Data-based decisions that rely on indirect measures

The responses from students revealed that they appreciate the mix of theoretical and applied approaches to the field that they experienced in the undergraduate program. However, this feedback has been so purely positive that the faculty will be testing a new approach to garnering indirect measures. This approach involves adding a few custom questions to the IDEA evaluation for the undergraduate capstone course: e.g., In reflecting on your experience in the Professional and Technical Writing program, what feedback do you have? What would you like to see more of? What would you like to see less of? This approach allows graduating seniors an anonymous way to provide reflective feedback and suggestions to the professors who grade their work. Further, we are maintaining relationships with a group of strong alumni to provide feedback re: the fit of the undergraduate curriculum with their initial experiences in the workplace or graduate school. This, too, provides an opportunity for feedback without power dynamics that could potentially reduce constructive criticism and suggestions.

2014-15

Data-based decisions correlated to direct measures

Demonstration of the three literacies was consistently stronger than the performance reported last year. The stronger performance in basic and rhetorical literacies noted in last year’s assessment continued this year. Compared to previous years, performance in ethical and critical literacies showed marked improvement, which we largely attribute to redesigned courses (ENGL 4410, 5400, 5410, 5490) in which students have more numerous and in-depth opportunities to develop these literacies. We expect this improvement to continue as students presently engaging in the redesigned curriculum go on to develop portfolios for assessment in their senior capstone class.

Overall, we are pleased with the improvements reflected in the portfolios assessed this year.

2013-14

Data-based decisions correlated to direct measures

Based on our data regarding the three literacies, we are incorporating more explicit references to the literacies in our courses, starting with ENGL 3400 in academic year 2015-16. This will improve the students' experience in two ways:

  1. Students will already understand how those literacies manifest in their work by the time they are asked to focus on the litracies in the capstone class (ENGL 5430)
  2. Being able to discuss their work in terms of the literacies may give our students an advantage when they compete for jobs. It will give them a specific, substantive, and fresh way to answer the classic job interview questions: “Why should we hire you?” and “What do you think makes you better than our other applicants?” The job applicant can reply, “USU’s program has trained me in different literacies, all of them vital to your workplace. Would you like me to explain?”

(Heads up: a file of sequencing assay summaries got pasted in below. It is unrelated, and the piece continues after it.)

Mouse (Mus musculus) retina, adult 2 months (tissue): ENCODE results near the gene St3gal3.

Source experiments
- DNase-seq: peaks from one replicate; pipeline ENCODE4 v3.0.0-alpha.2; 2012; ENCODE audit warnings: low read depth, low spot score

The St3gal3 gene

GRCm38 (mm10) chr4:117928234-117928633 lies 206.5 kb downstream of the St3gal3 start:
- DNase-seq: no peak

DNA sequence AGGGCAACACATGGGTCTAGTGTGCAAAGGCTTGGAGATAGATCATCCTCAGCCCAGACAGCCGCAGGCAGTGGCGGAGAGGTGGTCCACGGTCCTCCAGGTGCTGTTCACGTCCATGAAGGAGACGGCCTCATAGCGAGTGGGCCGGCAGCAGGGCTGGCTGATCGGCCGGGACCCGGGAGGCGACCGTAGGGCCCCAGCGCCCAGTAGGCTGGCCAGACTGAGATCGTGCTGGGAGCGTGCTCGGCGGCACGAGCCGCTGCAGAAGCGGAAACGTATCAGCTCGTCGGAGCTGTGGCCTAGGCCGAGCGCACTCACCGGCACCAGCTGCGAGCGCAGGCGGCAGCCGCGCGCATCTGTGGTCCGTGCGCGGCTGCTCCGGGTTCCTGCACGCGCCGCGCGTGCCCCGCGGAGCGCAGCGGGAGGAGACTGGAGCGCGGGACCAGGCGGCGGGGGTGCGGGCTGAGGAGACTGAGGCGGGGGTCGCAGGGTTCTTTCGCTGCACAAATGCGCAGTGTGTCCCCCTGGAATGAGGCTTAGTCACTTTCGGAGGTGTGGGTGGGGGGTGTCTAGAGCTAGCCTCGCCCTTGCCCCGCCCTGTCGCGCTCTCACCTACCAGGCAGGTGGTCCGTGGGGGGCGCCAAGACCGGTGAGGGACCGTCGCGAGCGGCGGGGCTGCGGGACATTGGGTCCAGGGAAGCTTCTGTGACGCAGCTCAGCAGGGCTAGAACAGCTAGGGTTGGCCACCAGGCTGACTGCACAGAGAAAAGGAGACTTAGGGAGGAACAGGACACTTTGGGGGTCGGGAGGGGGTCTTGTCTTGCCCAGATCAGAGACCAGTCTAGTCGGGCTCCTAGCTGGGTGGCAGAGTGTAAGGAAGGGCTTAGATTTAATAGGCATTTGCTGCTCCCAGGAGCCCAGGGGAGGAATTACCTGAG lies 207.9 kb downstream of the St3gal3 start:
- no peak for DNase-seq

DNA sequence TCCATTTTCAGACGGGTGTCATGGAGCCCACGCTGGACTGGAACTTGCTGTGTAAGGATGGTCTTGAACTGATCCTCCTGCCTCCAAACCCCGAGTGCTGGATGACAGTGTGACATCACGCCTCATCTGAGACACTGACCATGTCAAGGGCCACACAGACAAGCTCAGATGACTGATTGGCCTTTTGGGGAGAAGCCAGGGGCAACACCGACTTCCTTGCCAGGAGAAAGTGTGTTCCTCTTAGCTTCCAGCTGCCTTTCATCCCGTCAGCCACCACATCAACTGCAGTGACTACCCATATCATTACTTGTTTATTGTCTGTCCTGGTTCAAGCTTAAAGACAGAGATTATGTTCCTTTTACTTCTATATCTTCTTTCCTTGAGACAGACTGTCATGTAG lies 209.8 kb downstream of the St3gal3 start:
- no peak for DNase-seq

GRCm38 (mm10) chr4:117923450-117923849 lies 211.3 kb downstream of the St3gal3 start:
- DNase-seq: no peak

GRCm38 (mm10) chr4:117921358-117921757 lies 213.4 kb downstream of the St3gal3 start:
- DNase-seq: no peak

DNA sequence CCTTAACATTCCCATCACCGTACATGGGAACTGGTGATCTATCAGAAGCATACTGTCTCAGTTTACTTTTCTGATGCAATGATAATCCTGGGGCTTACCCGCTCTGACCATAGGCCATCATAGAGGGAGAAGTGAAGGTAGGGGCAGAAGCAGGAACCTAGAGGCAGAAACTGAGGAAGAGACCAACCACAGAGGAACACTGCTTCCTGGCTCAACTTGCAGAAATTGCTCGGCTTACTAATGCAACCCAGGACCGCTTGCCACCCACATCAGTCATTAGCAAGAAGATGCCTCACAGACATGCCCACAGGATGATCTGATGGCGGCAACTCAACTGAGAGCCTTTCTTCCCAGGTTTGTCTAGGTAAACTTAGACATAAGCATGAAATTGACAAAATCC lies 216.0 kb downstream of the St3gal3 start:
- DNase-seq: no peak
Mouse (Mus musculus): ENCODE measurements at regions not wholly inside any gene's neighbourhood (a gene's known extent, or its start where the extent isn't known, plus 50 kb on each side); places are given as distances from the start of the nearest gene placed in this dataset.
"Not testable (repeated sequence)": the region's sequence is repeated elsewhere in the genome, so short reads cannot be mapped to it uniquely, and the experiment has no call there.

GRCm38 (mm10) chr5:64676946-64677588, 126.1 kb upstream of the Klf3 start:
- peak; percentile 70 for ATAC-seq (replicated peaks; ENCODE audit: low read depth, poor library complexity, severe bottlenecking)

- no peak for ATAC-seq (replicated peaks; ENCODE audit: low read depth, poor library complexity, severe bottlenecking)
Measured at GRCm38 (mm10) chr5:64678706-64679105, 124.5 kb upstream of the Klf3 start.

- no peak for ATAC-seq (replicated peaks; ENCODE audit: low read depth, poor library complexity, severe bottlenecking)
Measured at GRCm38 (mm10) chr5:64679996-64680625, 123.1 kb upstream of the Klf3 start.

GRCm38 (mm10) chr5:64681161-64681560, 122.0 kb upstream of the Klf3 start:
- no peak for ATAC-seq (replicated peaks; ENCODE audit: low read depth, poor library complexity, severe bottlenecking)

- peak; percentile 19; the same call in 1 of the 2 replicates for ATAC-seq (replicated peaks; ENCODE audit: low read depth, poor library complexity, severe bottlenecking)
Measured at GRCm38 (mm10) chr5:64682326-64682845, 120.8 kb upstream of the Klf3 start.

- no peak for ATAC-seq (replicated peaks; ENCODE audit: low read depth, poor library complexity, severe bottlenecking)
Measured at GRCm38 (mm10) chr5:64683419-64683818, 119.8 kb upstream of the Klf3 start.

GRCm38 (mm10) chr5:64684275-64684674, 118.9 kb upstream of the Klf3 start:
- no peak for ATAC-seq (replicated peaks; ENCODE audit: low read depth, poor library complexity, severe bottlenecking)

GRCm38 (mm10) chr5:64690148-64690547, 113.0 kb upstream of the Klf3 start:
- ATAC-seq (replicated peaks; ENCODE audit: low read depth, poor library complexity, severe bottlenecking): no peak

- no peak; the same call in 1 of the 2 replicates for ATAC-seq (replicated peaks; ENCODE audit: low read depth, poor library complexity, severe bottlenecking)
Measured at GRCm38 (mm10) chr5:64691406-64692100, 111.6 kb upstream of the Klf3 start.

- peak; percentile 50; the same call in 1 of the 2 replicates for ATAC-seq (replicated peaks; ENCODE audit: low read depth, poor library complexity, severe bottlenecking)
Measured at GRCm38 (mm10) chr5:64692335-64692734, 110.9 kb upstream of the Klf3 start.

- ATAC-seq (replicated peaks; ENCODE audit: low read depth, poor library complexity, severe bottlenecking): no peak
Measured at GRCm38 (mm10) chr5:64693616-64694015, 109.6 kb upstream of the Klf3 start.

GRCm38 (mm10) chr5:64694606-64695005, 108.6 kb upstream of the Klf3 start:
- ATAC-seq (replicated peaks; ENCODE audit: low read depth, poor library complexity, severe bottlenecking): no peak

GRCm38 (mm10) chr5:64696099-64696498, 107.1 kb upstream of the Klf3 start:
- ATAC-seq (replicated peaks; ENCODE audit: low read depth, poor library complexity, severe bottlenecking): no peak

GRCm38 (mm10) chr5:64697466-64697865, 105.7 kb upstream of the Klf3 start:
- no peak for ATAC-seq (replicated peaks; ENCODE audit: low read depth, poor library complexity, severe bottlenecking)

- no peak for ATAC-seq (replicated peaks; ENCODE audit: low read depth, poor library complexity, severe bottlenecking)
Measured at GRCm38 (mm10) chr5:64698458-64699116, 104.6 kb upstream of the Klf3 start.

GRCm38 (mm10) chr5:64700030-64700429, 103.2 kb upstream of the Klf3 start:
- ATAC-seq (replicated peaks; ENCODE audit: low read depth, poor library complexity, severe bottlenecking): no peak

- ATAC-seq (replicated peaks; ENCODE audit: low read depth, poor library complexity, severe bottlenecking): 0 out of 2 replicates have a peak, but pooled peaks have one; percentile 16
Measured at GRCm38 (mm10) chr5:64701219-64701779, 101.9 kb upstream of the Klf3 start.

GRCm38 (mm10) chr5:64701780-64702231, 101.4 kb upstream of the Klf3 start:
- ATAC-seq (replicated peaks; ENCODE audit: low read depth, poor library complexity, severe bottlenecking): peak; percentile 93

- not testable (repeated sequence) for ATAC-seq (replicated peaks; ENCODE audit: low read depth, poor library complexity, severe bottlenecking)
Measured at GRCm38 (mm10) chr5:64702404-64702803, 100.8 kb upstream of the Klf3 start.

Almost all assessed portfolios adequately or excellently demonstrated that students know how to apply visual design principles, engage in primary and secondary research, select appropriate technologies, and select communication strategies appropriate for the needs of particular situations and users. Technological skills were especially strong, with nine of the twelve portfolios ranking as exemplary.

However, ethical literacy was poor or missing in approximately half of the portfolios. The faculty have identified these literacies as areas of focus for program involvement. Efforts are underway to more explicitly and critically address ethics in upper-division undergraduate courses, such as document design (ENGL 4410) and digital media production (ENGL 5410). In the fall of 2014, both of these courses involved viewing technical communication topics through the lens of social justice, incorporating critical reflections and ethics-relevant readings into course design. Faculty members are discussing how to better assess, teach and/or emphasize grammar, style, and mechanics and students’ understanding of how stakeholders shape effective discourse.

2012-13

Data-based decisions correlated to direct measures

During 2011-12, the Technical Communication emphasis focused re-organizing its PhD and developing new curriculum and procedures for it. Therefore, it did not do an undergraduate assessment.

2011-12

Data-based decisions correlated to direct measures

During 2011-12, the Technical Communication emphasis focused re-organizing its PhD and developing new curriculum and procedures for it. Therefore, it did not do an undergraduate assessment.

2010-11

Data-based decisions correlated to direct measures

During 2011-12, the Technical Communication emphasis experienced personnel changes affecting the assessment process, so no data was collected for this year.